Like Crawley and Lakatos, Virta is an older player at 21 and was passed over in previous drafts already. Playing for TPS, Virta posted 14 goals and 26 points in 49 games. This was a marked improvement from his rookie season in 2015-16 where he only had two goals and two assists in 33 games.

Vitra, like Crawley and Lakatos, is eligible to play in the AHL next season, should he decide not to return to Finland.

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The Rangers heavily scouted the European leagues. In addition to their day one selections of Andersson and Chytil, the Rangers added three more European skaters.

Overall, the Rangers selected two Swedes (Andersson, Sjalin), two Czechs (Chytil, Lakatos), one Finn (Virta), one American (Crawley) and one Canadian (Barron).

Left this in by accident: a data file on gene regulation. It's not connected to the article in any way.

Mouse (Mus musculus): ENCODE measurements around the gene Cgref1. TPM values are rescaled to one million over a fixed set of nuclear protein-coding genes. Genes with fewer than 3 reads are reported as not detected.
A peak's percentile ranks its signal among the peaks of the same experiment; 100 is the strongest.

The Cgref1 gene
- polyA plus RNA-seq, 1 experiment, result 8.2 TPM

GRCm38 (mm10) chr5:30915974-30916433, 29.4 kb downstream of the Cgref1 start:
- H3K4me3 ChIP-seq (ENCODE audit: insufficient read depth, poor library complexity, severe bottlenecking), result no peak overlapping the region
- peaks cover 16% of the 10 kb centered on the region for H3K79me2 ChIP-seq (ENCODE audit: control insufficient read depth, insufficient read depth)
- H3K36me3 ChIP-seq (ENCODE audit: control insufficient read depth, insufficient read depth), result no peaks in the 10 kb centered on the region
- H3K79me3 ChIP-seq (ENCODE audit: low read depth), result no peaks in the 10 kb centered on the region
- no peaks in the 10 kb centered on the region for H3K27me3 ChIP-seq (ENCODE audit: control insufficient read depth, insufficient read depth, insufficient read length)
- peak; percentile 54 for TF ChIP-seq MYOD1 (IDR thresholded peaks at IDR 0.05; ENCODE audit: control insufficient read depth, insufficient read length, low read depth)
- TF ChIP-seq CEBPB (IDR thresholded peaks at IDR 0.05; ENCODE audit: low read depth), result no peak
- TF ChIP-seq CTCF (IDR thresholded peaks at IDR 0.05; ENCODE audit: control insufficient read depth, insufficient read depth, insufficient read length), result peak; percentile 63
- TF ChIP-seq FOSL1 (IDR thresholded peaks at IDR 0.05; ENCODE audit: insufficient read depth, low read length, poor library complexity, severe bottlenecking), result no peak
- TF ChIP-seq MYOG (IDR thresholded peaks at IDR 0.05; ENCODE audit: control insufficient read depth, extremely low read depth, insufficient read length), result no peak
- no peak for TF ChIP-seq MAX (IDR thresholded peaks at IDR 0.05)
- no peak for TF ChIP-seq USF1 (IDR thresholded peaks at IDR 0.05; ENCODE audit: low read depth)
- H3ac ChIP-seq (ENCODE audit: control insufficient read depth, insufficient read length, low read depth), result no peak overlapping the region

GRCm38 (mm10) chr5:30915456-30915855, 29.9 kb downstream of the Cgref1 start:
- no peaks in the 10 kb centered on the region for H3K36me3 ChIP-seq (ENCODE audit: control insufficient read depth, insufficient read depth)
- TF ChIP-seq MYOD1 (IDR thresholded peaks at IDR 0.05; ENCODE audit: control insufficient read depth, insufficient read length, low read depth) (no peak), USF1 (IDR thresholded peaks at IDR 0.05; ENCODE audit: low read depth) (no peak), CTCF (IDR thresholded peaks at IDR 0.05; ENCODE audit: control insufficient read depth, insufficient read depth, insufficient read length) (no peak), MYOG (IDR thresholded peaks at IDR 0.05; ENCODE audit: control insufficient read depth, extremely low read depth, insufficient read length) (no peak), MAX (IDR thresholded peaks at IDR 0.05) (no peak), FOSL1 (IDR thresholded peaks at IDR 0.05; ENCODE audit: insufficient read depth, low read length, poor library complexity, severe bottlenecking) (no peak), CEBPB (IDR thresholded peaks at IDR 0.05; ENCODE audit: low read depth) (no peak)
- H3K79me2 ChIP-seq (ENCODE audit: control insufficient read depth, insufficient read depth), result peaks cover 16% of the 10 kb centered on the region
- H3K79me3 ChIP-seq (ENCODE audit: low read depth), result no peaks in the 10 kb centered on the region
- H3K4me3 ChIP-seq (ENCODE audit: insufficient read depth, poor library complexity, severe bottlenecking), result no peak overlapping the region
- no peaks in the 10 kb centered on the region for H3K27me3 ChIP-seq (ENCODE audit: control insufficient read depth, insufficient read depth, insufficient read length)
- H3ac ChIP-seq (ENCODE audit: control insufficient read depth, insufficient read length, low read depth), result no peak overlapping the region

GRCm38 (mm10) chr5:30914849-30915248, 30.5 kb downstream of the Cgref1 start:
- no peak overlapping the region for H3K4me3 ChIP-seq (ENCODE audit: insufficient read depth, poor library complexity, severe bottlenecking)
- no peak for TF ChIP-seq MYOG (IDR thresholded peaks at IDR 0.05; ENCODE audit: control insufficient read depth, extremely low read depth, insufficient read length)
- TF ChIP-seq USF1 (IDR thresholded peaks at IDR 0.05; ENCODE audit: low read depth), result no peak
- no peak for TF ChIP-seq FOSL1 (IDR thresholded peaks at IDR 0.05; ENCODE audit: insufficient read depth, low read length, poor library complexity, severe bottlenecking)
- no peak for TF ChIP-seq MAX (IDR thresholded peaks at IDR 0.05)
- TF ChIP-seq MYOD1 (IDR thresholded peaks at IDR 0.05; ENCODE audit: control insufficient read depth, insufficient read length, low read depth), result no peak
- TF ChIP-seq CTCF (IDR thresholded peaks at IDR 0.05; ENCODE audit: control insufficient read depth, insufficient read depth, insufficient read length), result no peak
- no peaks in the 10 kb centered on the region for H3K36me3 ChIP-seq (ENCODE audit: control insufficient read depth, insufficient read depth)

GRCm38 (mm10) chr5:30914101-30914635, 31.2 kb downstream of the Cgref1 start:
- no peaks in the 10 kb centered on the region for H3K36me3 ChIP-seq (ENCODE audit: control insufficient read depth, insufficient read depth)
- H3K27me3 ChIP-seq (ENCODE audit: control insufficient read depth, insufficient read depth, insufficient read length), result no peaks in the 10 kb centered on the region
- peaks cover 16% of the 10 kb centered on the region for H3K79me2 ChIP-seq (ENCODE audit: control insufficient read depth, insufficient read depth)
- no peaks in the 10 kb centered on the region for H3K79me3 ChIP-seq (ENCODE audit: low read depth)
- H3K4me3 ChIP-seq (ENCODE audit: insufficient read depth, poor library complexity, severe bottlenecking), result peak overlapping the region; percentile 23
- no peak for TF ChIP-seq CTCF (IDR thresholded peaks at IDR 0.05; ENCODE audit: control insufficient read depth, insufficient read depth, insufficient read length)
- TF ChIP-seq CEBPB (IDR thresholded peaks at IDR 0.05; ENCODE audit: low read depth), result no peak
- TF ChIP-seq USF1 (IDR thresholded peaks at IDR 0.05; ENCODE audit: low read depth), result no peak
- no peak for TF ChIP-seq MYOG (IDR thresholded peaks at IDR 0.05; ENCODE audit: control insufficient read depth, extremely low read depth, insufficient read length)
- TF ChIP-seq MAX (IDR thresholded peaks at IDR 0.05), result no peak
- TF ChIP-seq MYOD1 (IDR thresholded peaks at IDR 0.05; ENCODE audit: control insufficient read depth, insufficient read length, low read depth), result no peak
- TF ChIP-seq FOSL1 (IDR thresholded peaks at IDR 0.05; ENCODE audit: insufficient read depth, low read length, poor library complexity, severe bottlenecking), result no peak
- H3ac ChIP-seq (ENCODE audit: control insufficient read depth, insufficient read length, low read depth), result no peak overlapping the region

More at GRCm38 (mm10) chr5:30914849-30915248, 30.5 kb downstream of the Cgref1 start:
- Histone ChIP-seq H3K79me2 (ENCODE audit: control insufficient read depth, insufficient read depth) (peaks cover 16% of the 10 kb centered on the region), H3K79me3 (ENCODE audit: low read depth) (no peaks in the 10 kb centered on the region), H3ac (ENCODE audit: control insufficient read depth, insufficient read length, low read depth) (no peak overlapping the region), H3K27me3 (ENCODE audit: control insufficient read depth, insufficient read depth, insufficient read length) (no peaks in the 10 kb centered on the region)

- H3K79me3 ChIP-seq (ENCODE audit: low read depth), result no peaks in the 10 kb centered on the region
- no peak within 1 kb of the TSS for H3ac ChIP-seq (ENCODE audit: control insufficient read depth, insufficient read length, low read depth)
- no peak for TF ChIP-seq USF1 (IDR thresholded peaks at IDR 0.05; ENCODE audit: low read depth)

The Rangers selected five centers and two defensemen, no pure wingers. For the first time since 2012, the Rangers did not select a goalie. However, with Igor Shesterkin, Adam Huska and Tyler Wall in the pipeline, goaltending is one of the strengths of the Rangers’ prospect pool.

Also in a shift in recent draft strategy, the Rangers selected several older players. Crawley and Lakatos are both 20 and Virta is 21. Like their selection of Andersson, the Rangers took players likely to be able to play in the NHL sooner rather than later.

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With Henrik Lundqvist not getting any younger, the Rangers are in “win-now mode”. Their drafting strategy seems to reflect that as they selected players who look like they could make the jump sooner rather than later. The Rangers will get a better look at each of them when they hold their annual Prospect Development Camp next week.